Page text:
To most of us, Chicago seems quite flat and for good reason. Most of the city was once a giant lake bottom, a product of glaciation.. Glacial Lake Chicago was at its maximum about 12,500 years ago when it covered what is now the entire city of Chicago.
As a result, early cemeteries in low lakefront sand fared poorly.. Back in the 1800’s we buried our relatives where they lived, along the then lakefront and Chicago River, with mixed results.
The Tribune of 1897 state “..that all along both sides and partly under its present bed, from Market Street to Dearborn or State, bodies of early Chicagoans are thickly laid.” The Daily Democrat reported “Two coffins seen floating down the river (were) supposed to have been from some burying ground on the North Branch of the Wabansia Division.”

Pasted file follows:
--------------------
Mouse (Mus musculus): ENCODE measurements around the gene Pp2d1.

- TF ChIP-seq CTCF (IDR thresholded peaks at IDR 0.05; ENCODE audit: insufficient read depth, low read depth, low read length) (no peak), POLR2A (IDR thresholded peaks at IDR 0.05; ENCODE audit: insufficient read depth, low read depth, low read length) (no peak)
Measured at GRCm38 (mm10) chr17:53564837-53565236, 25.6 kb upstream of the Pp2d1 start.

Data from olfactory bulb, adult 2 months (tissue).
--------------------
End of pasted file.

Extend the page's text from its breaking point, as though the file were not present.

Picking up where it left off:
We soon realized newer cemeteries would do much better on higher ground. As an example, the many cemeteries along Clark street took advantage of the fact that Clark follows along an ancient geological feature named the “Graceland Spit”. Likewise, Rosehill Cemetery (AKA Roe’s Hill) sits on the “Rosehill Spit”.